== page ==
The upper Connecticut River is known to be one of the best fisheries in all of New England. With the “trophy stretch” providing extremely good salmon and trout fishing throughout the summer, lower sections providing incredible float fishing opportunities, and even the opportunity to target Pike on the fly, the Connecticut River is a must stop for avid fly fisherman.
The Connecticut River System
The Connecticut River is the longest river in New England at 406 miles flowing from Quebec, Canada (and Pittsburg, NH) all the way to Long Island Sound.
The fast and cold flows of the upper Connecticut hold brook trout, rainbow trout, and brown trout year round. The interconnected lakes by this river house all of the above, but also lake trout, and landlocked salmon, which frequently make their way into the river system during spring and fall to feed and spawn. Pittsburg, NH features 6 miles of fly fishing only waters but far more than that of productive fishing. Lower stretches of the Connecticut are fantastic for wading, float trips, and targeting species ranging from trout, to bass, and even pike.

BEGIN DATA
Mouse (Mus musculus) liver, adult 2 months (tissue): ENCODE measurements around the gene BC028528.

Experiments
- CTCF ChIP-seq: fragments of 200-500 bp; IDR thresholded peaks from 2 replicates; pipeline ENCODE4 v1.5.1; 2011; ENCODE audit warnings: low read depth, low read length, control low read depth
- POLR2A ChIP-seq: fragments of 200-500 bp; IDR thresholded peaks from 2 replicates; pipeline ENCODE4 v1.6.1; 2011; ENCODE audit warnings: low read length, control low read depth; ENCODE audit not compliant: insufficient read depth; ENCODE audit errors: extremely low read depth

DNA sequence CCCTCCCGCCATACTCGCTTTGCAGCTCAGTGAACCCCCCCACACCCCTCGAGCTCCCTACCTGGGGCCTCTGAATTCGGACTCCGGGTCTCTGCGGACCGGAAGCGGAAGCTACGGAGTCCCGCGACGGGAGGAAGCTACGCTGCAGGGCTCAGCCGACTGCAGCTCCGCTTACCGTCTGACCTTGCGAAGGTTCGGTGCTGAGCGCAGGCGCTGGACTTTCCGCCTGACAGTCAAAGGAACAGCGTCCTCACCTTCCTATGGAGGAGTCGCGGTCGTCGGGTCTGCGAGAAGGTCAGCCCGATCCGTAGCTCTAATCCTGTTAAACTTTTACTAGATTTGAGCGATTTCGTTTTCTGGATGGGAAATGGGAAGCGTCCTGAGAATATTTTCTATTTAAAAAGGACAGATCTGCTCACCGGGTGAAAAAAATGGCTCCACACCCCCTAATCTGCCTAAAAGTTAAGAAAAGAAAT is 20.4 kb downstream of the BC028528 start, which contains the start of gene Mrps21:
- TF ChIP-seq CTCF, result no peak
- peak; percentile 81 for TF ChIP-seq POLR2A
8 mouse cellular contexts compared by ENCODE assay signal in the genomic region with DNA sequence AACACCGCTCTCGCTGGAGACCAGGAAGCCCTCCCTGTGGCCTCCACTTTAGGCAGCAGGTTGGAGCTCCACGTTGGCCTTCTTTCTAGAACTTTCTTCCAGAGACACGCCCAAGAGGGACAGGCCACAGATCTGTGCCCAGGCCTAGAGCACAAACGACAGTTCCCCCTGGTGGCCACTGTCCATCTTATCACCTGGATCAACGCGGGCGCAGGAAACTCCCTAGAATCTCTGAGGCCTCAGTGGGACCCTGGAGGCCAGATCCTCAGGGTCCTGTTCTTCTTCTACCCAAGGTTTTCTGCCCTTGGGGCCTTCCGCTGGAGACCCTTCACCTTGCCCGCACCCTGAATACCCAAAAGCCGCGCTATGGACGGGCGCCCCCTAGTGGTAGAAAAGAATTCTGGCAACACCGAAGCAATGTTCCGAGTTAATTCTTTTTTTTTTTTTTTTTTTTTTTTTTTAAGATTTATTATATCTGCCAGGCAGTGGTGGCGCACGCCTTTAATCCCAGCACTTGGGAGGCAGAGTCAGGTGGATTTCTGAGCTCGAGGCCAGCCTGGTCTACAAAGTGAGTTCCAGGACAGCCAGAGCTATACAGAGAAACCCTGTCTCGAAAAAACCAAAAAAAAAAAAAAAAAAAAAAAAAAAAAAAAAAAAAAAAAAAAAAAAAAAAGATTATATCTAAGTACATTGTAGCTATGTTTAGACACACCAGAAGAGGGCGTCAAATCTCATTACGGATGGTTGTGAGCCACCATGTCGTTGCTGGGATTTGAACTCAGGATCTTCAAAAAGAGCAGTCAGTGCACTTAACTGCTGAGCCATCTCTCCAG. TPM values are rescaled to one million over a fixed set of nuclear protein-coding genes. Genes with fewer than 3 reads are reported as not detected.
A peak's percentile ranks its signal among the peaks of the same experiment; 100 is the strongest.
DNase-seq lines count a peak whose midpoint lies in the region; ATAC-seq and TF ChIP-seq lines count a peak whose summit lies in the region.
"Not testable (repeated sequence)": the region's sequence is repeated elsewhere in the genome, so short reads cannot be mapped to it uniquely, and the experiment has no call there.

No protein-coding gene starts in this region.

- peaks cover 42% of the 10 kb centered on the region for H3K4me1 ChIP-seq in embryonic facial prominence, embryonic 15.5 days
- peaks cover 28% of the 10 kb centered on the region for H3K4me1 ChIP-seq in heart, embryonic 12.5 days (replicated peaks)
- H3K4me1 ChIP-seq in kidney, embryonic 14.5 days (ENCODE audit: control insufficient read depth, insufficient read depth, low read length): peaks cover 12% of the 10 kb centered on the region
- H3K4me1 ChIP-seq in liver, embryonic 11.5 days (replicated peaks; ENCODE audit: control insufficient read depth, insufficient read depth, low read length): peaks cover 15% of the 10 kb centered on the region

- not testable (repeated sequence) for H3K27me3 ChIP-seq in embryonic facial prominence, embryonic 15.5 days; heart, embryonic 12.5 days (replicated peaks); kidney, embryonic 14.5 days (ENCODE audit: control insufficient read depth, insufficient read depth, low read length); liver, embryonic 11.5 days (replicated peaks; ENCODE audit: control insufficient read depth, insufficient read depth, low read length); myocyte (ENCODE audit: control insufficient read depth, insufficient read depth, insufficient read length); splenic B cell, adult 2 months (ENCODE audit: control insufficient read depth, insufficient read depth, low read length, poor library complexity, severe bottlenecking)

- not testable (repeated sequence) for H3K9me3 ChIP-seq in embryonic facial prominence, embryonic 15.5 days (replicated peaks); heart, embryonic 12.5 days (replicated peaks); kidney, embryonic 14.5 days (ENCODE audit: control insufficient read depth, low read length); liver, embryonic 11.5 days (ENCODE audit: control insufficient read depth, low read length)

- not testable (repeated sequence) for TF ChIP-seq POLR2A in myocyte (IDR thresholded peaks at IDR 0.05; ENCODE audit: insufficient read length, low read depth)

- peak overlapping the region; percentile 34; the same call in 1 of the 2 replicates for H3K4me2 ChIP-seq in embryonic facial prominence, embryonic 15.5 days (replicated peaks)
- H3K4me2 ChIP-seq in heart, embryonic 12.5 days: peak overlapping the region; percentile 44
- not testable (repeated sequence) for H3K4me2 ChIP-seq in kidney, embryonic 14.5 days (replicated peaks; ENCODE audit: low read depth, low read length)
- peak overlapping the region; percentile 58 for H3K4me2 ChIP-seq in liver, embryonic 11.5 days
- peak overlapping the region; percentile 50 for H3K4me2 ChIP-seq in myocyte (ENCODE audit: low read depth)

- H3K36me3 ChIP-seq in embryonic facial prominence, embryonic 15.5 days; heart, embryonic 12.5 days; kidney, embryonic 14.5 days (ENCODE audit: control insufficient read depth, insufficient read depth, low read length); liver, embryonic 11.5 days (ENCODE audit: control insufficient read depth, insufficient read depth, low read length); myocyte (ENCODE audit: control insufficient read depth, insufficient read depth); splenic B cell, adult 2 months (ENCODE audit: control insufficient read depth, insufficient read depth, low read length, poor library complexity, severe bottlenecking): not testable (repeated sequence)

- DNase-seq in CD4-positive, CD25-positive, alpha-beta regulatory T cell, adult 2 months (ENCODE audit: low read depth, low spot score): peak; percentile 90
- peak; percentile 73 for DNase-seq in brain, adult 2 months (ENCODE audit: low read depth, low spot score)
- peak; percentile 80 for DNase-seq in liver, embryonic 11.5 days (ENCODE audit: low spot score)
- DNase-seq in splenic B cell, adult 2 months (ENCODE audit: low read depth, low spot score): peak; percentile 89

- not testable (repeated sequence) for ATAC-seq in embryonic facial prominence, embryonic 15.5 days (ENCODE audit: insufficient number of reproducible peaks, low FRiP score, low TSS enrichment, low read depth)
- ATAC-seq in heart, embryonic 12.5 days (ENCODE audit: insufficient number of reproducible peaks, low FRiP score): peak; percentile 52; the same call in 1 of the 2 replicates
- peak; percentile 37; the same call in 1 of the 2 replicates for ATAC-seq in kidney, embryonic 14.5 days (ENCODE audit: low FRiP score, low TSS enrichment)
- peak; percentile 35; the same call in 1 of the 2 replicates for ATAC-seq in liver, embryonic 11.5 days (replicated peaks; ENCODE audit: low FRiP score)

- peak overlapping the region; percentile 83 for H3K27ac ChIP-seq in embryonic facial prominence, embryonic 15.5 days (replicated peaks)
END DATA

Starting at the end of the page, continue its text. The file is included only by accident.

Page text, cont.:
The Connecticut River System begins with a series of lakes and rivers with great fishing:
Fourth Connecticut Lake
The headwaters of the Connecticut are located at Fourth Connecticut Lake at the border of Canada and Pittsburg, NH. These waters are small, and only accessible by hiking trail. This is the smallest of the lakes and is located .5 miles upstream of Third Connecticut Lake.
Third Connecticut Lake
This lake is a bit larger than Fourth Connecticut Lake at 231 acres, and reaches depths of 100 feet. It is located 5 miles upstream of Second Connecticut Lake
Second Connecticut Lake
Second Connecticut is 1,102 acres, and sits 2 miles upstream of First Connecticut Lake
First Connecticut Lake
First Connecticut Lake is the largest of the Connecticut lakes at 3,071 acres. This lake marks the north end of the “trophy stretch”, though the fishing is great in all upper sections of the Connecticut.
Lake Francis is a 2,000 acre lake located downstream of First Connecticut lake, marking the end of the “trophy stretch”. The Connecticut river enters the lake at the northeast end (at Lake Francis State park).